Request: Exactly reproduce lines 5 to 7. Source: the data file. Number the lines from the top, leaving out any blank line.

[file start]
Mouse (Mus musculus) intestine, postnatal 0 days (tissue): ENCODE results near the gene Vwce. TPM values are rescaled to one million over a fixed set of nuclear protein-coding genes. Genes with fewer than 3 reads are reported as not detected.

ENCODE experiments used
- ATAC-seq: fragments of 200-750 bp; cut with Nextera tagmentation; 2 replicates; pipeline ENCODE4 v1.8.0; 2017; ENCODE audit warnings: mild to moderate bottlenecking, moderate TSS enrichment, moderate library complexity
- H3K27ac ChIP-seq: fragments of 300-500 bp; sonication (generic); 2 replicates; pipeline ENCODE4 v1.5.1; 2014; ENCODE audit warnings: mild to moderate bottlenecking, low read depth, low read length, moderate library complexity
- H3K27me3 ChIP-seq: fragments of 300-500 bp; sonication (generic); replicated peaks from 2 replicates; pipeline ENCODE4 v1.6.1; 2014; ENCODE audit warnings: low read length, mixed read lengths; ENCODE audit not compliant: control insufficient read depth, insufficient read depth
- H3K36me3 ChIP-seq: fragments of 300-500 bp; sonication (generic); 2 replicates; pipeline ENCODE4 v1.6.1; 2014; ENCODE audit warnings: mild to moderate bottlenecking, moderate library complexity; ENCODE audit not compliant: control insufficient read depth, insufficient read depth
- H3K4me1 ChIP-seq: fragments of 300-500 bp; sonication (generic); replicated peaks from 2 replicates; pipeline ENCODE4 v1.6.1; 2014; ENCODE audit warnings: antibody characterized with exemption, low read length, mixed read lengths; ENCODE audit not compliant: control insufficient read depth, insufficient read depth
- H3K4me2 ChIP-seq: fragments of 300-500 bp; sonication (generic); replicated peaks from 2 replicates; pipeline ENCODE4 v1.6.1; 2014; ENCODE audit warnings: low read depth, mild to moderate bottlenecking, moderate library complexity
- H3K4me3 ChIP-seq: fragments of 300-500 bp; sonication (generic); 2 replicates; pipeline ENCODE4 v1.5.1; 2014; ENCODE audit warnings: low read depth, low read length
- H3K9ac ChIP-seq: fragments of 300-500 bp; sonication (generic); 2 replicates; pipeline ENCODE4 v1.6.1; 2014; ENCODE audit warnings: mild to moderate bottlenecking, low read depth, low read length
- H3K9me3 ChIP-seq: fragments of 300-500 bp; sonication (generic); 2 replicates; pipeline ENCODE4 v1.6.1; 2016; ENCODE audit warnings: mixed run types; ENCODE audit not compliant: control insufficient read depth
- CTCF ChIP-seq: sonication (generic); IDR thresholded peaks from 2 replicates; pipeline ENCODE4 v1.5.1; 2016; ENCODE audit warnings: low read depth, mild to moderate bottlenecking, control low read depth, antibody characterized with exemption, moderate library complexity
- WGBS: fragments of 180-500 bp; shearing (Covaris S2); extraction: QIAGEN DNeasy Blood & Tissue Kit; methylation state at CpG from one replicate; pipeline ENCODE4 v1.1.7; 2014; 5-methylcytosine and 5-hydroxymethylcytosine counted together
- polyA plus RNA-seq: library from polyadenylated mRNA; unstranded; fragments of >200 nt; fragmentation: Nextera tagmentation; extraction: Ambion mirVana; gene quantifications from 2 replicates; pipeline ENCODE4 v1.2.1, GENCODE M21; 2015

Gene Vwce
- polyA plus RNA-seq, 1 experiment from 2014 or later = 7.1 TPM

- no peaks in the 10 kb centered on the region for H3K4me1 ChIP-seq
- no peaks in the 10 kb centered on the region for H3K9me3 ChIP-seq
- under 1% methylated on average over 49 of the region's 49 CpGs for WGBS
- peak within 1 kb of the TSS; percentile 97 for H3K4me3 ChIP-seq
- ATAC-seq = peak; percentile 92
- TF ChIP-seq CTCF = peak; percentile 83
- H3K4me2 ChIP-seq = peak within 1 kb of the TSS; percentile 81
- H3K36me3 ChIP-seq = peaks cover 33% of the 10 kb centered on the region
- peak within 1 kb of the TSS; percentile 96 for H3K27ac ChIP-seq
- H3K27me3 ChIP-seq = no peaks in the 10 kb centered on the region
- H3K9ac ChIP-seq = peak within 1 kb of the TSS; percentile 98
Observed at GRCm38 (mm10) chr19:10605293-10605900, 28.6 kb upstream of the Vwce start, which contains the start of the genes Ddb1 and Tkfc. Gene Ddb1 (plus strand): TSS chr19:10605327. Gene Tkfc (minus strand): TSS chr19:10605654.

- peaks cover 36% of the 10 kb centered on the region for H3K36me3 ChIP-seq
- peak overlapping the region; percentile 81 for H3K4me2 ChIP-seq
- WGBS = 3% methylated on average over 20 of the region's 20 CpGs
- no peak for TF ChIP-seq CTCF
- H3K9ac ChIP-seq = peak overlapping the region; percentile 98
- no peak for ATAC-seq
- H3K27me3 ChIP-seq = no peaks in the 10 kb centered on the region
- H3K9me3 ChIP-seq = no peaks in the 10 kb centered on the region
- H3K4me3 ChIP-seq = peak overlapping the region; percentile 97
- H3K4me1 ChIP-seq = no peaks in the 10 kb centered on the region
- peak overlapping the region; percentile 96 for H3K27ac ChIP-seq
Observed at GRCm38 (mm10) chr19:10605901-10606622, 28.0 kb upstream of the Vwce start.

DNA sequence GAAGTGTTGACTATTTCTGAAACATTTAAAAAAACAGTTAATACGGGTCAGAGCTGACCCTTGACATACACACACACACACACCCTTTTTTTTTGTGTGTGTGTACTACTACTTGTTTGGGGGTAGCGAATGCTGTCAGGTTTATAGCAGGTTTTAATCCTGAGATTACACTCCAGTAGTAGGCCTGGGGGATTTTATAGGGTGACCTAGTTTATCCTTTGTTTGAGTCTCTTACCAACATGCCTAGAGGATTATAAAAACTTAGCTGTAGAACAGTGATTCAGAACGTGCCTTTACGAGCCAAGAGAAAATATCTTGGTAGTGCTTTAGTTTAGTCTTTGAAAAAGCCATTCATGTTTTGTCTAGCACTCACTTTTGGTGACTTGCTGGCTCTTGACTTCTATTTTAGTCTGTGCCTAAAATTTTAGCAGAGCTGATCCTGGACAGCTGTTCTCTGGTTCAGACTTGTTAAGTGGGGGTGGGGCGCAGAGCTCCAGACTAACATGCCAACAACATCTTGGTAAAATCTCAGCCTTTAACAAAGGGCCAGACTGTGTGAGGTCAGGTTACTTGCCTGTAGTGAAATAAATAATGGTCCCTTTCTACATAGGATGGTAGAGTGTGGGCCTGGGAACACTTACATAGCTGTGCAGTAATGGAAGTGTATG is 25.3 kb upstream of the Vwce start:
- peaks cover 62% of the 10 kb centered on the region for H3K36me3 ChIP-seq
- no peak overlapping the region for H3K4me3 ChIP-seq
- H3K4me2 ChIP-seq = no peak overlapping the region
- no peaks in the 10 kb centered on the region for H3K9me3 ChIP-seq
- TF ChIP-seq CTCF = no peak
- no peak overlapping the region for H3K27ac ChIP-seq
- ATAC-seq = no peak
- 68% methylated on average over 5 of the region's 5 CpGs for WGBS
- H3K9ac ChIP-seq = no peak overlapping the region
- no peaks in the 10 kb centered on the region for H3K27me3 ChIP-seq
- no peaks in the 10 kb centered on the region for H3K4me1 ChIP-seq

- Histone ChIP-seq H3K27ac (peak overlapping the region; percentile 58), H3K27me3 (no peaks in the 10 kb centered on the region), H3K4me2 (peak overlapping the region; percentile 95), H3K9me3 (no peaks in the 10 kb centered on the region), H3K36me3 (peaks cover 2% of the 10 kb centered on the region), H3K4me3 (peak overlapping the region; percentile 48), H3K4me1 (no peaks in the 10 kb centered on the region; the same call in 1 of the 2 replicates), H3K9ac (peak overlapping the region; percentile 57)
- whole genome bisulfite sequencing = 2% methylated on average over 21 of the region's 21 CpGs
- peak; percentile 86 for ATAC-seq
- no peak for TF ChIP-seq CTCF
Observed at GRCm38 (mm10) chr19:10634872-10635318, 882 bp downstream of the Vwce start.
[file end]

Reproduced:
- H3K27me3 ChIP-seq: fragments of 300-500 bp; sonication (generic); replicated peaks from 2 replicates; pipeline ENCODE4 v1.6.1; 2014; ENCODE audit warnings: low read length, mixed read lengths; ENCODE audit not compliant: control insufficient read depth, insufficient read depth
- H3K36me3 ChIP-seq: fragments of 300-500 bp; sonication (generic); 2 replicates; pipeline ENCODE4 v1.6.1; 2014; ENCODE audit warnings: mild to moderate bottlenecking, moderate library complexity; ENCODE audit not compliant: control insufficient read depth, insufficient read depth
- H3K4me1 ChIP-seq: fragments of 300-500 bp; sonication (generic); replicated peaks from 2 replicates; pipeline ENCODE4 v1.6.1; 2014; ENCODE audit warnings: antibody characterized with exemption, low read length, mixed read lengths; ENCODE audit not compliant: control insufficient read depth, insufficient read depth